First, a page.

(From New Scientist)
Neutrinos may move faster than light, but double-checking the results is decidedly slower, as the team prepares to submit a paper for publication.
Last month the OPERA collaboration at Gran Sasso, Italy, announced that neutrinos had arrived from CERN, 730 kilometres away in Switzerland, 60 nanoseconds faster than light speed. The controversial claim triggered a flood of criticism, support and speculation from the rest of the physics world.
This is great news. There are many people out there (myself included) who are skeptical of the existing result. Unfortunately, since this wasn’t the main analysis at OPERA the experimental paradigm was not optimised for this measurement and there are a few tweaks we’d like to see to really get a precise measurement of the time of flight of the neutrinos. CERN is taking the most obvious step and they’re going to send tighter bunches, improving the precision. The new proton spills are expected to give about a dozen events which should be independent of the previous dataset, and should either confirm or refute the previous result.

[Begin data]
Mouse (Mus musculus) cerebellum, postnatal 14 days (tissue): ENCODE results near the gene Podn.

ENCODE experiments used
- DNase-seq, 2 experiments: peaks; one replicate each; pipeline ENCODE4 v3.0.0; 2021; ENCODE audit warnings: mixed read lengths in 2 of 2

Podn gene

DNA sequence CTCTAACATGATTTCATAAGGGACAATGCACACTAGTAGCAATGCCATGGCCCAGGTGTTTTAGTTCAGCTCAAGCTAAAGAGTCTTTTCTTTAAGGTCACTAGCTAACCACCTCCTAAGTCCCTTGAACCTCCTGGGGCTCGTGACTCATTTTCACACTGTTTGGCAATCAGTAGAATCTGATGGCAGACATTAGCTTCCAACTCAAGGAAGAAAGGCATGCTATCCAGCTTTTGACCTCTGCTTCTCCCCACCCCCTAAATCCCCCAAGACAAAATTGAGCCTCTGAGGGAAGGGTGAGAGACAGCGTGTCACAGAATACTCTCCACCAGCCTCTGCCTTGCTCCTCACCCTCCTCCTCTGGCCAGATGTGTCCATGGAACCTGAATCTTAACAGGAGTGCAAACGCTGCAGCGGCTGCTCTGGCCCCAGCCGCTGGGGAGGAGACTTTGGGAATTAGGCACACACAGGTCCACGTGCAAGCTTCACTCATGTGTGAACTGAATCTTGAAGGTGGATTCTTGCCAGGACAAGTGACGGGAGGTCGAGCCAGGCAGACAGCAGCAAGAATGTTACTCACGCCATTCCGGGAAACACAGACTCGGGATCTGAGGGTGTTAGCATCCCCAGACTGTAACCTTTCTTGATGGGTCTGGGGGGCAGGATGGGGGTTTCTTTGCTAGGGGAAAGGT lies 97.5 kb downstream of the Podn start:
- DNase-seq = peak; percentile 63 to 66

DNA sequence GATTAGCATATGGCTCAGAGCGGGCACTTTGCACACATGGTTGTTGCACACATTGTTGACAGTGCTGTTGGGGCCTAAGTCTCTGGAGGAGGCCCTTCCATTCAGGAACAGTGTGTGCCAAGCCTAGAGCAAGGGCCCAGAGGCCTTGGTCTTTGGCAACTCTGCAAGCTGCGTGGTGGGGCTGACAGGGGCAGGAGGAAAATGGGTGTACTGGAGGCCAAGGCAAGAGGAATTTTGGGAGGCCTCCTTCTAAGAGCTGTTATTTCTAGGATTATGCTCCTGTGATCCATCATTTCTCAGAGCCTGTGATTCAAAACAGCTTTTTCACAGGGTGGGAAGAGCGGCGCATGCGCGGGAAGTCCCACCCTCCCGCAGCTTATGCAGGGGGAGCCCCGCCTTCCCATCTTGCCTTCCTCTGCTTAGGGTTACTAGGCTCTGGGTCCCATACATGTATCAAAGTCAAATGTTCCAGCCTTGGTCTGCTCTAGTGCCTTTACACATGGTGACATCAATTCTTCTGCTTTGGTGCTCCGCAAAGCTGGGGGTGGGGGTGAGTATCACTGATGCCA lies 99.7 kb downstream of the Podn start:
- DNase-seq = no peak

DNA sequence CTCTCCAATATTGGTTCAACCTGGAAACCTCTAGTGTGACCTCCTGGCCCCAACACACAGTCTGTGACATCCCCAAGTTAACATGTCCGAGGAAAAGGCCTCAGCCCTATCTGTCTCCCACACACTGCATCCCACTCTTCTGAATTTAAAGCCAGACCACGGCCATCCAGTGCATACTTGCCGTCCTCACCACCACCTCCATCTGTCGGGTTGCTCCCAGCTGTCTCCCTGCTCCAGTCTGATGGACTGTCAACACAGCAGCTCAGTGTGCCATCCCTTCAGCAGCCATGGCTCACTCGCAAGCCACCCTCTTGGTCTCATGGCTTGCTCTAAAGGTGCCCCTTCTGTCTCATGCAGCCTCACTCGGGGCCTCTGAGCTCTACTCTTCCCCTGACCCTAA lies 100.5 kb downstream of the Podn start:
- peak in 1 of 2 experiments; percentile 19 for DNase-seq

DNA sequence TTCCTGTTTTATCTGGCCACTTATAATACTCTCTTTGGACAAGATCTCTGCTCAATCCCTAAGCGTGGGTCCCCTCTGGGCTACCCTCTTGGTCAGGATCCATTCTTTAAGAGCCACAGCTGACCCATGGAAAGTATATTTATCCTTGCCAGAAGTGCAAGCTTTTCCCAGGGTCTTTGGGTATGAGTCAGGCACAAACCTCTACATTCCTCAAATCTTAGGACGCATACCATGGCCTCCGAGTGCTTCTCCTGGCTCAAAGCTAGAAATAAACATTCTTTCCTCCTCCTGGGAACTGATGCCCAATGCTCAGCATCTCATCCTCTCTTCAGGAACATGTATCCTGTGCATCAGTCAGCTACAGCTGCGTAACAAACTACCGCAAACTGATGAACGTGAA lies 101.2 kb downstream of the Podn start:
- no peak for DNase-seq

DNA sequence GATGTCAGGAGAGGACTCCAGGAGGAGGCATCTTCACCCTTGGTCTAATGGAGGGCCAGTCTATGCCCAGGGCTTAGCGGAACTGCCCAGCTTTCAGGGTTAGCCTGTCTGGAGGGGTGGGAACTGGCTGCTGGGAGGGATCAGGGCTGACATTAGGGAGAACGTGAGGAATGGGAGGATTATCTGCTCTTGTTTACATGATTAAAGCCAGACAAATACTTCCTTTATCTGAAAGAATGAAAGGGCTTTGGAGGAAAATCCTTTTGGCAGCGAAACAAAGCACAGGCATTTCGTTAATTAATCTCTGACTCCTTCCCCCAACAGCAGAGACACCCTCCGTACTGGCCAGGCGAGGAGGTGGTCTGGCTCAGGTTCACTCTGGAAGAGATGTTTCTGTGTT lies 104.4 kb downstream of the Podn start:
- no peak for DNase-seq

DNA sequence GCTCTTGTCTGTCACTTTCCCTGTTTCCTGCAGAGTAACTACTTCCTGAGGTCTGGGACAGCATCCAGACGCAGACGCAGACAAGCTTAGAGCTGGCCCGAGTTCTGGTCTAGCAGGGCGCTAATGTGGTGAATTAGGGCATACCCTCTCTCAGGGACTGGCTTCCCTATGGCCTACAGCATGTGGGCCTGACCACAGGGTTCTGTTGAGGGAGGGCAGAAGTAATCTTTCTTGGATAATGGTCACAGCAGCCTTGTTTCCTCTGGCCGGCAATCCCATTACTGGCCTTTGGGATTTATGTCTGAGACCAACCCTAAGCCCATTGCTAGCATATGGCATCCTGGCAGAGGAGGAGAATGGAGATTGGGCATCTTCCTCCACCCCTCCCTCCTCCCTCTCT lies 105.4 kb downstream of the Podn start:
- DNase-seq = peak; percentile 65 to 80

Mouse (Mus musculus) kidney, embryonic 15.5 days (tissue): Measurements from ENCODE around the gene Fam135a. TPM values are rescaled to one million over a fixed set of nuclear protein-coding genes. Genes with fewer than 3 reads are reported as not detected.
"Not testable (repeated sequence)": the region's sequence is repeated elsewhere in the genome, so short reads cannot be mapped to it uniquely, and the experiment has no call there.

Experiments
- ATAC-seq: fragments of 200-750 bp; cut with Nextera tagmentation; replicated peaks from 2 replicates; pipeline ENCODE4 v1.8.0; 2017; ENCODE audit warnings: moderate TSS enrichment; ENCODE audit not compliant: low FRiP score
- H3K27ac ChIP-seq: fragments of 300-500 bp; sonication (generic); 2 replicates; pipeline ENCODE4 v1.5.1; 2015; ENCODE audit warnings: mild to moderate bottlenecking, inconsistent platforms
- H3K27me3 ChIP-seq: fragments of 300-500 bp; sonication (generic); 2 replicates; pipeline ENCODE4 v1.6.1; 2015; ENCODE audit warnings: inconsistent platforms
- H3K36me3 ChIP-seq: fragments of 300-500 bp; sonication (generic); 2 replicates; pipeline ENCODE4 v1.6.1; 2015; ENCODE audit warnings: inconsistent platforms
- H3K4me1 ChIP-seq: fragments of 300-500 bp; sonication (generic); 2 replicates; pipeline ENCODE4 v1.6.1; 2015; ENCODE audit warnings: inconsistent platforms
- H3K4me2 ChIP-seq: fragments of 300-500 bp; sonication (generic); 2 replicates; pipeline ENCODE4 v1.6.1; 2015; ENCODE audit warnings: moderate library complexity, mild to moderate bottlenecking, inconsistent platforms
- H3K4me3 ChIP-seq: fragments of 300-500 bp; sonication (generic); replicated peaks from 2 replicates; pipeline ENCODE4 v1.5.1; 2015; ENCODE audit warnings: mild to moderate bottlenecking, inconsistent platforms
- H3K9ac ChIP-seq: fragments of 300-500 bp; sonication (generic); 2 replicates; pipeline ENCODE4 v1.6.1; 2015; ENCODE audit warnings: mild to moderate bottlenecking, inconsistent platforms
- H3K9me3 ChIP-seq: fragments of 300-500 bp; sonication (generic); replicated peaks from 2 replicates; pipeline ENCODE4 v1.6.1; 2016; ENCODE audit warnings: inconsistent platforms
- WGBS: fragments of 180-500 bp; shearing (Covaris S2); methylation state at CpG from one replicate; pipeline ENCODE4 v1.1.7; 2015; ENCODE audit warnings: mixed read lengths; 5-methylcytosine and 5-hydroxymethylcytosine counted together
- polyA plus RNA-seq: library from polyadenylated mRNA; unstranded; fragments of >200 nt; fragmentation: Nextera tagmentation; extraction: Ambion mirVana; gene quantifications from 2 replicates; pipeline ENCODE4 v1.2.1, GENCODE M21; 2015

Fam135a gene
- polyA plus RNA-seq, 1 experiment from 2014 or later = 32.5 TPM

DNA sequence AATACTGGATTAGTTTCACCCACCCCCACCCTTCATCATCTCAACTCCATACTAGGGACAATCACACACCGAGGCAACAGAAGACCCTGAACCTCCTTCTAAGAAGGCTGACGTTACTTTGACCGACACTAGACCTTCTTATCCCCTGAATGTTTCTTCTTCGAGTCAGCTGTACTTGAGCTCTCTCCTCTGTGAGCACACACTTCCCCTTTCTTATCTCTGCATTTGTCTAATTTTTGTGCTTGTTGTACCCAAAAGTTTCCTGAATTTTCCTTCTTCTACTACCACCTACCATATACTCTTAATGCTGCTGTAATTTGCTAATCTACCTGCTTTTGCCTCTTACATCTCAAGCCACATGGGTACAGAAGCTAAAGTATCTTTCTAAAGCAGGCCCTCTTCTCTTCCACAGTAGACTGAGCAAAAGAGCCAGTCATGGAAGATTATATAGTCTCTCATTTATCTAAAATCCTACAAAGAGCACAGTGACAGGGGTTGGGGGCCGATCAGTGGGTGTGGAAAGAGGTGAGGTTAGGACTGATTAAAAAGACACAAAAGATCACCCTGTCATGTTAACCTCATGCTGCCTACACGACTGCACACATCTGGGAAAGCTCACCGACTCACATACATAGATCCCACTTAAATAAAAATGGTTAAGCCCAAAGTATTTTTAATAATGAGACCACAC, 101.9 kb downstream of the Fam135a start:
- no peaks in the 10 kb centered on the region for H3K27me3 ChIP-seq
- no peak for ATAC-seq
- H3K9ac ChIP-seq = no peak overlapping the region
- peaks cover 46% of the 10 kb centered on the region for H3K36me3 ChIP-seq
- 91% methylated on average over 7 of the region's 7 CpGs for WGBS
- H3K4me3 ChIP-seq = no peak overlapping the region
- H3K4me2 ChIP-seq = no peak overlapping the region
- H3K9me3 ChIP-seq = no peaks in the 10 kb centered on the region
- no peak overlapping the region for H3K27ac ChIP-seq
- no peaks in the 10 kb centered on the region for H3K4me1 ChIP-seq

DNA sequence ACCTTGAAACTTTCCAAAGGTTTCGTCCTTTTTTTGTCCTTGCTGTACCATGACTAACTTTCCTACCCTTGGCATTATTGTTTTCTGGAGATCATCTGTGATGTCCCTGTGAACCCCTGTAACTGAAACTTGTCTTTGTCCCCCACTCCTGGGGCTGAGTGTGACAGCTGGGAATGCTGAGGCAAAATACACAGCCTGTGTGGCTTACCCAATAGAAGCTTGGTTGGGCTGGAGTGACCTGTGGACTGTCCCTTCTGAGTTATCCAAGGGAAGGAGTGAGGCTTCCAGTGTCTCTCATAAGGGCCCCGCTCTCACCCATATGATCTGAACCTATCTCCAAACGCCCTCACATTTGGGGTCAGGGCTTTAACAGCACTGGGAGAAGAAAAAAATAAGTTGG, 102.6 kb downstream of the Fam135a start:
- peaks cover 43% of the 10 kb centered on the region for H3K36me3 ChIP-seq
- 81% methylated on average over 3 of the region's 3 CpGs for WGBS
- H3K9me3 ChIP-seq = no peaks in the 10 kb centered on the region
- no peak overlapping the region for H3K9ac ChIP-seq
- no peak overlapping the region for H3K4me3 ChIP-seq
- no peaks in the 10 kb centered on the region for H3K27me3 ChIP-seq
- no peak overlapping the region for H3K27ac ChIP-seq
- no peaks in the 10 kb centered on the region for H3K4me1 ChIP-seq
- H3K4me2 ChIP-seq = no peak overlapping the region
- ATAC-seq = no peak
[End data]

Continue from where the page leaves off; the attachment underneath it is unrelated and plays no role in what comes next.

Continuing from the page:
What happens if the new result also shows superluminal neutrinos? Then if there is a bias it really is a subtle one and one source of bias has been eliminated. This should answer some of OPERA’s own critics. If the result shows neutrinos that respect special relativity then the situation gets a bit more interesting! The skeptics will become louder, but we’d still need more data. 15 events can’t overturn the result obtained with 15,000 events, no matter how tempting it is to dismiss the existing result. No matter what we see with these new events, we still need a completely independent check from a different experiment, perhaps MINOS or T2K.